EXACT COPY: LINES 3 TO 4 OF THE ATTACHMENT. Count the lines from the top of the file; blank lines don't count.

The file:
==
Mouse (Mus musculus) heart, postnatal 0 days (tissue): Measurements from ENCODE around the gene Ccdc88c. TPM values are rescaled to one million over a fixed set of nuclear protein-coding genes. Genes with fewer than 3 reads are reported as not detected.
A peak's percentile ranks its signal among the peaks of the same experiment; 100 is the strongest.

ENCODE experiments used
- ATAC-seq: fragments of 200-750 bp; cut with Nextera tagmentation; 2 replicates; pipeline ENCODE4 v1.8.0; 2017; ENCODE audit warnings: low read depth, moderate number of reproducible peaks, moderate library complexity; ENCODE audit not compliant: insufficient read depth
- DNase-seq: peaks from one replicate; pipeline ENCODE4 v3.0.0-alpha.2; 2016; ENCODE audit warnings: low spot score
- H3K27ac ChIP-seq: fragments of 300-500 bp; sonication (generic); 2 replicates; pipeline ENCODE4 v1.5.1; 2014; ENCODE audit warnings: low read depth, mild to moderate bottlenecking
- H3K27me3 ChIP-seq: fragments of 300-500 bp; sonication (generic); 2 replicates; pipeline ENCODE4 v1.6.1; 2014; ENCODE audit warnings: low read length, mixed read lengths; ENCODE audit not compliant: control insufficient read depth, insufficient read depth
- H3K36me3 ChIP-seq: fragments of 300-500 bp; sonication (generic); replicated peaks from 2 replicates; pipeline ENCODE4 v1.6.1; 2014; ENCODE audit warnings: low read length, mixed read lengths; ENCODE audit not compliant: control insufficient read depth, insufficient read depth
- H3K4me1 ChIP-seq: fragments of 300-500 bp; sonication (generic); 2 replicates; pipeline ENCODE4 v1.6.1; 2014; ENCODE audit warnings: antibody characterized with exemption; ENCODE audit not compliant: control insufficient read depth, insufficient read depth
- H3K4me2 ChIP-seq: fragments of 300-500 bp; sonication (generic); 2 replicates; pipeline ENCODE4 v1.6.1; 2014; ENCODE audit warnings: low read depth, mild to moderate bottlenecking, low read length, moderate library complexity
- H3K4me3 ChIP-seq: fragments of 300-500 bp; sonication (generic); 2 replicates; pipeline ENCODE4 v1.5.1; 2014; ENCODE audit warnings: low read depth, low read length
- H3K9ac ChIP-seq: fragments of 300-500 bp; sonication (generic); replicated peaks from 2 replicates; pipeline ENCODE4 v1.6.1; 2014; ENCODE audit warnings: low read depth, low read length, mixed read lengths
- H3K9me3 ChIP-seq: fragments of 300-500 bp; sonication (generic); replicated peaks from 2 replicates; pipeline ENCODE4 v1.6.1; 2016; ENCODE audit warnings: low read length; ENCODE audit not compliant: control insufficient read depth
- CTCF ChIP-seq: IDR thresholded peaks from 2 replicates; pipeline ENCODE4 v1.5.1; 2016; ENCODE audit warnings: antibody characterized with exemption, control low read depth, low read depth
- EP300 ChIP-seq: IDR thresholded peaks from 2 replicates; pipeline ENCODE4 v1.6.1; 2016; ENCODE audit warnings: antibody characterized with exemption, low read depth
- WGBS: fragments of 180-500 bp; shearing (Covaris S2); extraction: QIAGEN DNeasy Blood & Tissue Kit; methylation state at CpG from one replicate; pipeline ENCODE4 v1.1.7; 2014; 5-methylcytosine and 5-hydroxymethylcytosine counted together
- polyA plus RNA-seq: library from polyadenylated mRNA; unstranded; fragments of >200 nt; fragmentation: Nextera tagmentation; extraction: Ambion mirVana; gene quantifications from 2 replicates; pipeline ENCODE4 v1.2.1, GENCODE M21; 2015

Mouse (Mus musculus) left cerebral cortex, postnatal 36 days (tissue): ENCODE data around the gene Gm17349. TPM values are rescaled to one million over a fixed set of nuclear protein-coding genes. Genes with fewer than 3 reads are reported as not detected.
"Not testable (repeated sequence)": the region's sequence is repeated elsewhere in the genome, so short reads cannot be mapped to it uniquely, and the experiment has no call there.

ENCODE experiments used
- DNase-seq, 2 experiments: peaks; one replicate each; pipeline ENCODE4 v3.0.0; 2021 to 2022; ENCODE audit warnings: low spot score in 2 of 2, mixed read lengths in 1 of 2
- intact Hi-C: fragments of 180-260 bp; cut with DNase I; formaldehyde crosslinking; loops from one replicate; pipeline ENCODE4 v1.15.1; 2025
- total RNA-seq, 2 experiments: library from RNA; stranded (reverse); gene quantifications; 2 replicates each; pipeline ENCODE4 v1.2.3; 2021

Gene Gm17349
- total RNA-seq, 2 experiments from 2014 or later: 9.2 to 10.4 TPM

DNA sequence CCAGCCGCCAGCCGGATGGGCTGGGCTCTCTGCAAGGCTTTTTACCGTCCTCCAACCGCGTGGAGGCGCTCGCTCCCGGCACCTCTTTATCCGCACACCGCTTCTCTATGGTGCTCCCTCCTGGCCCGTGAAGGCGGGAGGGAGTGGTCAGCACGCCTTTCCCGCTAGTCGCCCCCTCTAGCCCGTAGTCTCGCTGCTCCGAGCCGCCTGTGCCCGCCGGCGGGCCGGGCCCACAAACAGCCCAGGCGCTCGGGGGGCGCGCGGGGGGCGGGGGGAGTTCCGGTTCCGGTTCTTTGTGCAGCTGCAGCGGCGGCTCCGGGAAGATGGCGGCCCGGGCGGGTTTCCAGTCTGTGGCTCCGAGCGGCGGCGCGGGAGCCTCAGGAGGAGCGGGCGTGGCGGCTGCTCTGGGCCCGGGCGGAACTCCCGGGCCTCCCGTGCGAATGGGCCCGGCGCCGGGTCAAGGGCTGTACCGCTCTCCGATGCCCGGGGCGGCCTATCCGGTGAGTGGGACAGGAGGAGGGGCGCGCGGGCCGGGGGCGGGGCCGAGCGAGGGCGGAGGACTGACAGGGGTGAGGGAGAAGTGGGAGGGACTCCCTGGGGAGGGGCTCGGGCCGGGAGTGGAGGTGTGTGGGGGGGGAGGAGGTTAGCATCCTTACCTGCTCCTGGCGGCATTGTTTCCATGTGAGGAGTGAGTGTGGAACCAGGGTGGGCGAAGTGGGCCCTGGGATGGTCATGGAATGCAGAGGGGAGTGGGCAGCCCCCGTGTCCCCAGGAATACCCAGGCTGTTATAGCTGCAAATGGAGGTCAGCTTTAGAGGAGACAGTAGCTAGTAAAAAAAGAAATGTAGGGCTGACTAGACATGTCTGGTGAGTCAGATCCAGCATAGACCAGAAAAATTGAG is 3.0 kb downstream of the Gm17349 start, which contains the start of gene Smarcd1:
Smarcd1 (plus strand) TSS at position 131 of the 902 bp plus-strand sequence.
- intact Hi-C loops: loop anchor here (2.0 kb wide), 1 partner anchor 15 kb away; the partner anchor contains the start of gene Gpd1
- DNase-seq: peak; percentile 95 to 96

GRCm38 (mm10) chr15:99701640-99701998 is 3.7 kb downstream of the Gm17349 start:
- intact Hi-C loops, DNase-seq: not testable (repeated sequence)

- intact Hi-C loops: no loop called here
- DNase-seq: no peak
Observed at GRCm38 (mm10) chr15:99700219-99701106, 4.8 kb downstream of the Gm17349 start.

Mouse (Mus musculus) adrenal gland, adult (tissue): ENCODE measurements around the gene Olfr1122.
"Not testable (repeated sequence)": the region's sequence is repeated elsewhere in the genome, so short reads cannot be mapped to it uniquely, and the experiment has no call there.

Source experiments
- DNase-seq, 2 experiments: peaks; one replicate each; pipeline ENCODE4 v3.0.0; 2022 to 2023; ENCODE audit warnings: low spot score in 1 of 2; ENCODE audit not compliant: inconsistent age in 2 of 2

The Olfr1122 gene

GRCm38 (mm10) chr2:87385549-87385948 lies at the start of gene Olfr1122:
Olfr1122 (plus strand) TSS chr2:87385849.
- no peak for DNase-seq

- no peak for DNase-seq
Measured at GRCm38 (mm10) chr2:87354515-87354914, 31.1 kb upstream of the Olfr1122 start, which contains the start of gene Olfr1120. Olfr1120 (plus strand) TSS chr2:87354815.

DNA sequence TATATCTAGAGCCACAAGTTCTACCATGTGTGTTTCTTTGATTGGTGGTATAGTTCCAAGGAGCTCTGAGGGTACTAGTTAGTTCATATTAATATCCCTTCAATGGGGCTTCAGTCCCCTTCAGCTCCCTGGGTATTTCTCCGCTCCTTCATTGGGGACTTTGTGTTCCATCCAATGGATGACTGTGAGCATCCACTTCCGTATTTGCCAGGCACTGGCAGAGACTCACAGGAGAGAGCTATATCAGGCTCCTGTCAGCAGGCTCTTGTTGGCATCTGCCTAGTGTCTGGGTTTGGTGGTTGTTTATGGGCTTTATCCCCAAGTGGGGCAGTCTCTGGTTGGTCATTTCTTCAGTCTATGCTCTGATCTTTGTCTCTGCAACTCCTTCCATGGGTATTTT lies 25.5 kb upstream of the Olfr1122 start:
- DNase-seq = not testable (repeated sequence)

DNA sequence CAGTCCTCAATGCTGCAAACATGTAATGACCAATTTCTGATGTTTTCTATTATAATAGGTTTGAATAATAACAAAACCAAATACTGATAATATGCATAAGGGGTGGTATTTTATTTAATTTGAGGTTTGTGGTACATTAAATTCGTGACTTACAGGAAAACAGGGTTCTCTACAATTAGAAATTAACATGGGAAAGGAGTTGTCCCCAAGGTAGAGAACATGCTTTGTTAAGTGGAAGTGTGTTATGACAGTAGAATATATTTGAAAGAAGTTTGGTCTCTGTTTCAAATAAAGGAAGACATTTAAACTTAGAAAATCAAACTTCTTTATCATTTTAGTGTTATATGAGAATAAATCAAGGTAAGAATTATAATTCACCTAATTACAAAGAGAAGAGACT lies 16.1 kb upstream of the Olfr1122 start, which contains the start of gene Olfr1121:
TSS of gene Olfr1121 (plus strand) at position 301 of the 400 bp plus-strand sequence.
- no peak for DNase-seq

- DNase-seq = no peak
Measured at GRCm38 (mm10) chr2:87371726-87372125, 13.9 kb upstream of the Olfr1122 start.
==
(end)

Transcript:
ENCODE experiments used
- ATAC-seq: fragments of 200-750 bp; cut with Nextera tagmentation; 2 replicates; pipeline ENCODE4 v1.8.0; 2017; ENCODE audit warnings: low read depth, moderate number of reproducible peaks, moderate library complexity; ENCODE audit not compliant: insufficient read depth